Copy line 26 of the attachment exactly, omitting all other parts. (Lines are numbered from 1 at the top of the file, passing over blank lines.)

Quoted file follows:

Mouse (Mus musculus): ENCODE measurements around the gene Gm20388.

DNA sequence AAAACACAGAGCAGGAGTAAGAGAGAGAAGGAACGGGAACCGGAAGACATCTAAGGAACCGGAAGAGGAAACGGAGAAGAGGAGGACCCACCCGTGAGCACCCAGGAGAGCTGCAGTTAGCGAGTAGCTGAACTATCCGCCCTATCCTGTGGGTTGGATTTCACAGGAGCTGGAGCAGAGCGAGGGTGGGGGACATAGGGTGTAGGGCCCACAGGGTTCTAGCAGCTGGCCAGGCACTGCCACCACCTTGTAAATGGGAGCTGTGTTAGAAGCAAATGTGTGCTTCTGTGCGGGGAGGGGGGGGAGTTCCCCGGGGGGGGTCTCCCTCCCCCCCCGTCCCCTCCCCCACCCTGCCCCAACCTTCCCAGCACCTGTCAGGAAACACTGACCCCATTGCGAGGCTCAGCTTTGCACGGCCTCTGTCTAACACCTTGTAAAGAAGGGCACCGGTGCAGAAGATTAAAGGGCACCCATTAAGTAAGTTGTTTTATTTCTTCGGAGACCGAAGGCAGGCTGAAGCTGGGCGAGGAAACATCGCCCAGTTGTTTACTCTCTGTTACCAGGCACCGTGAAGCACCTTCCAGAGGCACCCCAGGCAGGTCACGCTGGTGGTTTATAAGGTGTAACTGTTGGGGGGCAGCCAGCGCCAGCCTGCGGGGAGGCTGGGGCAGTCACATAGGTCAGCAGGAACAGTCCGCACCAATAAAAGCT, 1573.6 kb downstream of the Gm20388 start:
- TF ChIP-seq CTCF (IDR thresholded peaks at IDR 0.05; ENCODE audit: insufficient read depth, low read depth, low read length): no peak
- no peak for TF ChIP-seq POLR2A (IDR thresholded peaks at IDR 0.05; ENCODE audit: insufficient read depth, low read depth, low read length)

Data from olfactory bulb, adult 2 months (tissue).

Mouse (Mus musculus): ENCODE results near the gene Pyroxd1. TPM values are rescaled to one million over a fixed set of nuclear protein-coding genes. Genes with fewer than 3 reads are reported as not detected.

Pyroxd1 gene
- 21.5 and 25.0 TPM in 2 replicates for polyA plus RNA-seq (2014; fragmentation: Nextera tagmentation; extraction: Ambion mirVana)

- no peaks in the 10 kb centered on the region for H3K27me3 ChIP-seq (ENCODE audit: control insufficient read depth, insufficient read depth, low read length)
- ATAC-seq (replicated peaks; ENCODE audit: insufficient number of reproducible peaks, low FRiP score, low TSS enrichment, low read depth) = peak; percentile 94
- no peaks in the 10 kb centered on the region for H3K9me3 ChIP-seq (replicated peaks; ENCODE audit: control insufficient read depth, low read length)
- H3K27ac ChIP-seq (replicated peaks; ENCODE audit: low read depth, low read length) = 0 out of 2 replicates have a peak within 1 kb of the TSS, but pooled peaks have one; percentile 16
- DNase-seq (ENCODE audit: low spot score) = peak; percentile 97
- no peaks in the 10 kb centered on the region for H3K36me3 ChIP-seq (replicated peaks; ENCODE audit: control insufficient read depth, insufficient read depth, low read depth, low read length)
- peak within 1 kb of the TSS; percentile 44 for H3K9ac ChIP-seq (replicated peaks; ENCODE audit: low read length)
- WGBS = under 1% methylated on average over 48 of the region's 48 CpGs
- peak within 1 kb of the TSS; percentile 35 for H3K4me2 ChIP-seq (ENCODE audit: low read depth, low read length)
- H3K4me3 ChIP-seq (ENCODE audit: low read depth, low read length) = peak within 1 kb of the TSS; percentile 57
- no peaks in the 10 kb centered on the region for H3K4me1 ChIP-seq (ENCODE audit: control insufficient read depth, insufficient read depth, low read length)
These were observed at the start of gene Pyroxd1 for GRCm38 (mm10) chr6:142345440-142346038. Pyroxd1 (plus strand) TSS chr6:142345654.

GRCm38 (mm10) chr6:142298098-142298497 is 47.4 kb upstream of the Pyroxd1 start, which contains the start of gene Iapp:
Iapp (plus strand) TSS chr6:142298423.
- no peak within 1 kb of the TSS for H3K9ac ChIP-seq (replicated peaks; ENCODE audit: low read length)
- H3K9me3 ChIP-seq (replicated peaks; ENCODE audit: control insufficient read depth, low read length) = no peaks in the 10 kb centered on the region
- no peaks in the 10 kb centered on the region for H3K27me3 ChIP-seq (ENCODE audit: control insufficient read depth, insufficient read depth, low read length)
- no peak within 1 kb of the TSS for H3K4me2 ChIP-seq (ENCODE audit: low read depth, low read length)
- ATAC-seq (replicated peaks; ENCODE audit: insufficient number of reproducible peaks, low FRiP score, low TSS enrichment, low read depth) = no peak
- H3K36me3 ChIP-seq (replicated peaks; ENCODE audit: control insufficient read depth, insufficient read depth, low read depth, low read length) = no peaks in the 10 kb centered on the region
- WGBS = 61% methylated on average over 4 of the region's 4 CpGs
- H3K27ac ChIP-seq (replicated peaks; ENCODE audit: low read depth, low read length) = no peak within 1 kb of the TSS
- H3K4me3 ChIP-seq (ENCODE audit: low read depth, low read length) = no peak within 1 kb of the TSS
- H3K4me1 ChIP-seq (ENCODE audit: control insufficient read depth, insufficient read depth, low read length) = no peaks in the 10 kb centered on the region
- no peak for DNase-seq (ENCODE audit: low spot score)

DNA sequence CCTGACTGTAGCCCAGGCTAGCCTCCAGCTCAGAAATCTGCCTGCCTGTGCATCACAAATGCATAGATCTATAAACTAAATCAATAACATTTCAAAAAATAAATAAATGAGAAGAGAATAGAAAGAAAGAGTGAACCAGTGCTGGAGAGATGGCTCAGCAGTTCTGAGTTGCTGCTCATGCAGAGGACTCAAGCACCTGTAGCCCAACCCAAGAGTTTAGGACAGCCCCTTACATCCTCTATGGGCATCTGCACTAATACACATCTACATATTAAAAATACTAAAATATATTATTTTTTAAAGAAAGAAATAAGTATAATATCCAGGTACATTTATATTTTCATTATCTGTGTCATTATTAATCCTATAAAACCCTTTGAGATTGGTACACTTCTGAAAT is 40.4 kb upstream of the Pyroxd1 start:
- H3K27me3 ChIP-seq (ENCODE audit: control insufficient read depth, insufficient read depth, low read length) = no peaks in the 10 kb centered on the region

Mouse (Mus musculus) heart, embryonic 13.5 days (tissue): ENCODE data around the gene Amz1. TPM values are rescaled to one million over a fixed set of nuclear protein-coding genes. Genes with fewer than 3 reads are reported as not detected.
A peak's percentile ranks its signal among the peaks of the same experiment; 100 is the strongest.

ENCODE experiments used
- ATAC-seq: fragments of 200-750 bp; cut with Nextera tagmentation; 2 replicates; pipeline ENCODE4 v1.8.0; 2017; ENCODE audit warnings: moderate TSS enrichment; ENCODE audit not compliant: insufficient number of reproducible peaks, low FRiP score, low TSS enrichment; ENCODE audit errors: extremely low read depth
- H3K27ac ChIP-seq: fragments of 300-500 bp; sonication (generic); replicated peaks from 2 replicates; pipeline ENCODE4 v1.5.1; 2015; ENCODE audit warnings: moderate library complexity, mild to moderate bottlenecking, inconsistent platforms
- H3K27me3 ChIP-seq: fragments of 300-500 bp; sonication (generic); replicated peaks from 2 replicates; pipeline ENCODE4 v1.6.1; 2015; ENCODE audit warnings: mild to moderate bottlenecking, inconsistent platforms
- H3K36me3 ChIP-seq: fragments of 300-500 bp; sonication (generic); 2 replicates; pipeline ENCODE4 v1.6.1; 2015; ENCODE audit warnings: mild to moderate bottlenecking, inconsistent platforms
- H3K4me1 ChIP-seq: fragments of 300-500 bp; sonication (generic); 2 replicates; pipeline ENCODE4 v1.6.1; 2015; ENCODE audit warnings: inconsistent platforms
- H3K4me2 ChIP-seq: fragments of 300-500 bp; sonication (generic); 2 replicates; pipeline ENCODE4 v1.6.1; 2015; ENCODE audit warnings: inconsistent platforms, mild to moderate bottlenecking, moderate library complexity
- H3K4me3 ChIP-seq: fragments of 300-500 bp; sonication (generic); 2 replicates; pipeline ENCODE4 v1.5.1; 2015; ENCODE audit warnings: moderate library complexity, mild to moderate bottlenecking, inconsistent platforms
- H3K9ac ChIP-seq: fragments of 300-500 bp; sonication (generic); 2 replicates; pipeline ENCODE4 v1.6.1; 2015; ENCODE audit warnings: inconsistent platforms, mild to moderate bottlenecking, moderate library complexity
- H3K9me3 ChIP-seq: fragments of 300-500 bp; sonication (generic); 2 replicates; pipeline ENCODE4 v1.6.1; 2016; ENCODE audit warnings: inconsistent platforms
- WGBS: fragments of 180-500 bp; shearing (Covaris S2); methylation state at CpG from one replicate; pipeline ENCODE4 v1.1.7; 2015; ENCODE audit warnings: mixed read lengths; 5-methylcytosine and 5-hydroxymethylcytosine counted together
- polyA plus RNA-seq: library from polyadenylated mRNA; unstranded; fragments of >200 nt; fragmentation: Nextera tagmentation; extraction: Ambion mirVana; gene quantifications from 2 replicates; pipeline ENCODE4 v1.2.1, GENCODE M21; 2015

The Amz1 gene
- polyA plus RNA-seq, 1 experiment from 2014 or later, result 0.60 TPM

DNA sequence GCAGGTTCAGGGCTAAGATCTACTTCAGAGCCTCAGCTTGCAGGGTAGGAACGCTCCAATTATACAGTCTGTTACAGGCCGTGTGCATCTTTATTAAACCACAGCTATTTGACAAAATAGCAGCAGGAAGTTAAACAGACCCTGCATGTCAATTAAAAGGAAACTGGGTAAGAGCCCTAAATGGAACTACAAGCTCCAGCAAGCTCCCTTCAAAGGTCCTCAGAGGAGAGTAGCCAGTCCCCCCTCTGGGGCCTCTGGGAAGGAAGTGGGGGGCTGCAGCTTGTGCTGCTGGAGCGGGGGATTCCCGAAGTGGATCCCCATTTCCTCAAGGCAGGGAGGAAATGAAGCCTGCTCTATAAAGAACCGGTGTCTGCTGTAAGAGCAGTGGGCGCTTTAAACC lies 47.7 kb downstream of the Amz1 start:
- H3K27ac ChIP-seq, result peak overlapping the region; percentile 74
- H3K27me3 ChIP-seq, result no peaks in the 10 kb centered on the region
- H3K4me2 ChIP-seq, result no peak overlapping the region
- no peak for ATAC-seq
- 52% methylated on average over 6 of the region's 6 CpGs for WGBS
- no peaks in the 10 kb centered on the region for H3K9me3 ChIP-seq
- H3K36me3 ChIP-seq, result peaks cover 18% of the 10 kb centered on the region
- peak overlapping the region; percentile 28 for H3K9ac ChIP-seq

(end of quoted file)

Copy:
- no peak within 1 kb of the TSS for H3K4me2 ChIP-seq (ENCODE audit: low read depth, low read length)